opposite wall of the apartment.
Northmour produced some cold meat,
to which I eagerly set myself, and a
bottlo of good Burgundy, by which,
wet as I was, I did not scruple to profit.
I havo always been nn extreme tem
perance man on principle; but It Is
useless to push principle to excess,
nnd on this occasion I bellovc that I
finished three-quarters of the bottlo.
As I ate, I still continued to admire
the preparations for defense.
"We could stand a siege," I Bald at
"Ye es," drawled Northmour; "a
very little one. per haps. It ia not
so much the strength of tho pavilion
I misdoubt; It Is the double danger
that kills me. If we get to shooting,
wild ns the country Is, some ono Is
sure to hear It. nnd then why, then,
It's tho same thing, only different, as
they say, caged by law, or killed by
Carbonnrl. There's tho choice. It Is
a devilish bad thing to have tho law
against you In this world, and so I tell
the old gentleman up stairs. Ho Is
quite of my way of thinking."
"Speaking of that." Bald I, "what
kind of person Is hc7"
"Oh, ho?" cried the other; "he's a
rancid fellow ns far as he goes. I
should like to have his neck wrung to
morrow by nil tho devils In Italy. I
am not in this affair for him. You
take mo? I made a bargain for Missy's
hand nnd I mean to have It, too."
"That, by tho way," bald I. "I un
derstand. But how will Mr. Huddle
stone take my Intrusion?"
"Leavo that to Clara," returned
I could hnvo struck him In tho face
for tills coarao familiarity; but I re
spected tho truce, as, I am bound to
cay, did Northmour, and so long as
the danger continued not a cloud arose
In our relation. I bear him this testi
mony with tho most unfeigned satis
faction; nor am I without pride when
I look back upon my own behavior.
For surely no two men were over left
In a position so invidious and irritat
ing. As soon as I had done eating wo
proceeded to Inspect the lower floor.
Window by window we tried tho dif
ferent supports, now nnd then making
an inconsiderable change; nnd the
strokes of the hammer sounded with
startling loudness through the house.
I proposed, I remember, to mako loop
holes; but be told mo thoy wore al
ready made In tho windows of the up
It was an anxious business, this In
spection, and left mo down-henrted.
There were two doors and five win
dows to protect and counting Clara,
only four of us to defend them against
an unknown number of foos. I com
municated my doubts to Northmour,
who assured me with unmoved com
posure that ho entirely shared them.
"Before morning," said he, "we shall
all be butchered und buried In Graden
Floe. For mo that Is written."
I could not help shuddering at the
mention of tho quicksand, but remind
ed Northmour that our enemies hud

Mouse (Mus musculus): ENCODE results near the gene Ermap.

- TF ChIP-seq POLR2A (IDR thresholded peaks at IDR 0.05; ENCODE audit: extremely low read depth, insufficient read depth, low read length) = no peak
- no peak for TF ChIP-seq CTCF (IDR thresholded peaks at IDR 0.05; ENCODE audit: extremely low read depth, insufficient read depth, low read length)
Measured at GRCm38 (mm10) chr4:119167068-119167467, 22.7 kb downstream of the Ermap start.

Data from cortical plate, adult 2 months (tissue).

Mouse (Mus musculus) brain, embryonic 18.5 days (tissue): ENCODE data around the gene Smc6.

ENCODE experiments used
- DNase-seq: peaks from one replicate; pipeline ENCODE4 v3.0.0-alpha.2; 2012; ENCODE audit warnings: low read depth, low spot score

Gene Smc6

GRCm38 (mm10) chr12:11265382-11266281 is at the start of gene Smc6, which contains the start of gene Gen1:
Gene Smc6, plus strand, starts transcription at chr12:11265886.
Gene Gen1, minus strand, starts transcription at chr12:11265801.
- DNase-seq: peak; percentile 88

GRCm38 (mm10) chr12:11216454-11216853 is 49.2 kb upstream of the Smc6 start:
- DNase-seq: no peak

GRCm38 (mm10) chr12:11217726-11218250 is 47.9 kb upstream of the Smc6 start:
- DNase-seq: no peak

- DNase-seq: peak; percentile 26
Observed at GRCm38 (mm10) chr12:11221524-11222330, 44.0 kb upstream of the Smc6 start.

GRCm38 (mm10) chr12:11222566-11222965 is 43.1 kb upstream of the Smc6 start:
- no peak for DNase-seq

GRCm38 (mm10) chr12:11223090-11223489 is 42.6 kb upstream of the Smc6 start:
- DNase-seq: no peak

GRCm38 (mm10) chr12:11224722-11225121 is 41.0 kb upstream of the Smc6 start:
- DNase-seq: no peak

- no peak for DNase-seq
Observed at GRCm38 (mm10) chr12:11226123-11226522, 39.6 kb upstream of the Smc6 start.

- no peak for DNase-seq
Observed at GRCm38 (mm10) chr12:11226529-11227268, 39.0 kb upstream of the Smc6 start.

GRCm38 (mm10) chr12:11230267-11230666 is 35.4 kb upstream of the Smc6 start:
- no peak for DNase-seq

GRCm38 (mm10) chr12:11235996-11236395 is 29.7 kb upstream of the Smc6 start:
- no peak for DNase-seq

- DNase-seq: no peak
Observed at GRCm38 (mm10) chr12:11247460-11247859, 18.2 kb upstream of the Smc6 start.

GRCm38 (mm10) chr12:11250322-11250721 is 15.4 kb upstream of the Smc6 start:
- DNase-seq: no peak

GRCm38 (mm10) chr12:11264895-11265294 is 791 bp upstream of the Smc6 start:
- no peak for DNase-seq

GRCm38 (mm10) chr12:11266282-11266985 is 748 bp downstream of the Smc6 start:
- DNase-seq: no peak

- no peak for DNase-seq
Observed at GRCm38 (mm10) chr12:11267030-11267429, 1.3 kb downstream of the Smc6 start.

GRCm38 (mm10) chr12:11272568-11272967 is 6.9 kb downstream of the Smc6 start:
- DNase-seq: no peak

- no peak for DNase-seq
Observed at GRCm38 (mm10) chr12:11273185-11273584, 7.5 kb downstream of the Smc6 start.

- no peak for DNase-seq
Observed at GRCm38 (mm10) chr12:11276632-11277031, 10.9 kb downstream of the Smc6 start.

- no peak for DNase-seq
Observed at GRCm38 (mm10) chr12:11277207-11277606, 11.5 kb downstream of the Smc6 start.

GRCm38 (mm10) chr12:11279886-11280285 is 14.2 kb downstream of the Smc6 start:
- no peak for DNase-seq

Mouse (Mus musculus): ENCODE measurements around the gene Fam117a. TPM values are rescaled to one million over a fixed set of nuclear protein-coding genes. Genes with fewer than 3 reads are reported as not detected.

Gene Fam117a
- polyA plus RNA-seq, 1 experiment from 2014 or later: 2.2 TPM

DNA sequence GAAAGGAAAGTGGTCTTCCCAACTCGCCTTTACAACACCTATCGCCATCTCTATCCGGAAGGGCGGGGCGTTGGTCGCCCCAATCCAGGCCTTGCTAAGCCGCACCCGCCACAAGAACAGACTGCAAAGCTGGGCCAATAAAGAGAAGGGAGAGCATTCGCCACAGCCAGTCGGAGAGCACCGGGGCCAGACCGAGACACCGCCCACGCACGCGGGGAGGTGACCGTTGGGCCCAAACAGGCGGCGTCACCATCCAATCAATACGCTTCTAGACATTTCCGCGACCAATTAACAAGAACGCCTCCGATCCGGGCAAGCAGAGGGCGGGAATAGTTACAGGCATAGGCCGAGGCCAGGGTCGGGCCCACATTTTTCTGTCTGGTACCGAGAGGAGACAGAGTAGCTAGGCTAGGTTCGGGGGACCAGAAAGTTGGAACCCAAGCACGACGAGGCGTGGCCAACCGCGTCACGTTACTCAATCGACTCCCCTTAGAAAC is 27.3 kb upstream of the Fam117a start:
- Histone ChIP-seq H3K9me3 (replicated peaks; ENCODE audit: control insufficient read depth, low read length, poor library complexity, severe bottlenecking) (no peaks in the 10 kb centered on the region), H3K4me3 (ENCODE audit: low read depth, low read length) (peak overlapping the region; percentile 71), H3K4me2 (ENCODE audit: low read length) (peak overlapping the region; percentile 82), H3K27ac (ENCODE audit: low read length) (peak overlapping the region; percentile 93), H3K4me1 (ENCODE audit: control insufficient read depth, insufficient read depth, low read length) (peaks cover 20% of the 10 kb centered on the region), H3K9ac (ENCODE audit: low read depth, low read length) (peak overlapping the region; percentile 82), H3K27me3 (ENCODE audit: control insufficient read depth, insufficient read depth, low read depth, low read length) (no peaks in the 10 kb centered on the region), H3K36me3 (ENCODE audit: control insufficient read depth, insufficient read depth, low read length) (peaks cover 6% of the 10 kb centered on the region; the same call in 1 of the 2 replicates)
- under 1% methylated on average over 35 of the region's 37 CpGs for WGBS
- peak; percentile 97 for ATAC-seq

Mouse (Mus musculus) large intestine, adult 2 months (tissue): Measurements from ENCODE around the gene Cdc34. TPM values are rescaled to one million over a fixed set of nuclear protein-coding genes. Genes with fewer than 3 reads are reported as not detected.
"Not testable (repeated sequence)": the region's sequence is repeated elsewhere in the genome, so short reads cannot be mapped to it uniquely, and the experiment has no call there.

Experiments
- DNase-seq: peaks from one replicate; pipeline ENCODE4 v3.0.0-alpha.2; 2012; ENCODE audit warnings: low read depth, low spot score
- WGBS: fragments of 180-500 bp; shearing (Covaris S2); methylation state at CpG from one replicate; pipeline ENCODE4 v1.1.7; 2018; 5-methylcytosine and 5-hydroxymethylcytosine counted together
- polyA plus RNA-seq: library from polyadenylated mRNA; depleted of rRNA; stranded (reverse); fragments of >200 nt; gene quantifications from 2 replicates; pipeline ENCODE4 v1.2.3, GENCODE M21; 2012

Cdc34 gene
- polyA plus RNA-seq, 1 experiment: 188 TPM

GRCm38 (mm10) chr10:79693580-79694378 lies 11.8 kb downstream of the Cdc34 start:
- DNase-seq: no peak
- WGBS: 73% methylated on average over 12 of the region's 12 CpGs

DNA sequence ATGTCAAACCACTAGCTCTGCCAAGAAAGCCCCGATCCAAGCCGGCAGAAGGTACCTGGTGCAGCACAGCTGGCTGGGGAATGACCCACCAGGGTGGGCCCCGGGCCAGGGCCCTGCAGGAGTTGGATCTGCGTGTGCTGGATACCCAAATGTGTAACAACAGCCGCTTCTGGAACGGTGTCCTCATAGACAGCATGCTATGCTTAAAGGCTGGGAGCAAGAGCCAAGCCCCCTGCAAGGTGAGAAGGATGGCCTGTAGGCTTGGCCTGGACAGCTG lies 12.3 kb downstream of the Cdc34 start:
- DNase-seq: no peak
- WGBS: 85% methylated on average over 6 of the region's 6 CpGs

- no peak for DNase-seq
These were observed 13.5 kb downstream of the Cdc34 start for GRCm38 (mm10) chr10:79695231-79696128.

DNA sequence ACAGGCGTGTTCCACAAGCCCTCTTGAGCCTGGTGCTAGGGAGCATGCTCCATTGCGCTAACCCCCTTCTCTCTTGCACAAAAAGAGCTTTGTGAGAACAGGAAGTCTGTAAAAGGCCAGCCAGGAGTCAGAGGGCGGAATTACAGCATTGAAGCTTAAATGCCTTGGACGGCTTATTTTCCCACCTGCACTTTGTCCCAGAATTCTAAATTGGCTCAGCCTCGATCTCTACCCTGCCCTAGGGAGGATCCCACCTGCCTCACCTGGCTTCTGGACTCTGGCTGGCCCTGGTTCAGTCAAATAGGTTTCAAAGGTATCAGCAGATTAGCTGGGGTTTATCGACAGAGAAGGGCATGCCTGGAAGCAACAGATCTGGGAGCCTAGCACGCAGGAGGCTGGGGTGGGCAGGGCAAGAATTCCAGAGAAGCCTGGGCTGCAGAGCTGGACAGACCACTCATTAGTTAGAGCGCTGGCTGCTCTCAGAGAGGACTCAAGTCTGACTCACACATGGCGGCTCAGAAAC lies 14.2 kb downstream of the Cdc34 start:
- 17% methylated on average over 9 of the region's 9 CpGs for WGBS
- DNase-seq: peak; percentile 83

spared me In the wood.
"Do not flatter yourself," said he.
"Then you wero not In tho same boat
with the old gentleman; now you are.
It's the floe for all of us, mark my
I trembled for Clara, and just then
her dear voice was heard calling us
to come upstairs. Northmour showed
mo tho way, and, when ho had reached
tho landing, knocked at tho door of
what used to bo called "My Unclo's
Bedroom," as tho founder of tho pa
vilion had designed It especially for
"Como In, Northmour; come in, dear
Mr. CasslliB," said a voice from with
in. Pushing open tho door, Northmour
admitted mo before him into tho apart
ment. As I came in I could see the
daughter allpplng out by tho side door
Into tho study, which had been pre
pared as her bedroom. In tho bed,
which was drawn back against the
wall, instead of standing, as I had
last seen it, boldly across tho window,
sat Bernard Huddlestono, tho default
ing banker. Little as I had seen of
him by tho shifting light of tho lantern
on tho links, I had no difficulty In rec
ognizing him for tho samo.
Ho had a long and sallow counte
nance, surrounded by a long beard and
Bldo whiskers. Hla broken noso nnd
high cheok-bones gave him somowhat
tho air of a Kalmuck, and his light
eyca shono with tho excitement of a
high fevor. He woro a skull-cap cf
black silk; a hugo Btblo lay open be
foro him on tho bed, with a pair ot
gold spectacles in the place, and a pll
of other books lay on tho stand by hit
side. Tho green curtains lent a ca
daverous shade to his check, and, as
ho sat propped on pillows, his great
staturo was painfully hunched, and his
head protruded till It overhung his
knoes. I bollevo if ho had not died
otherwlao, ho must havo fallon a vic
tim to consumption in tho course ot but
a very few weeks.
Ho held out to me a hand, long, thin
and disagreeably hairy.
"Como In, como In, Mr, Cassllls,"
said he. "Anothor protector ahem!
another protector. Always welcome aB
a friend of my daughter's, Mr. Cub
sills. How thoy havo rained about mo,
my daughter's friends! May God In
heaven bless and roward them for It!"
I gave him my hand, of course-, bo
causo I could not help It, but tho sym
pathy I had been prepared to feel tar
Clara'a father was Immediately soured
by his appearance nnd tho wheedling,
unrenl tones In which bo npoko.
"Cassllls is a good man," said North
mour, "worth ten."
"So I hear," cried Mr. Huddleatone
eagerly; "co my girl tells me. Ah,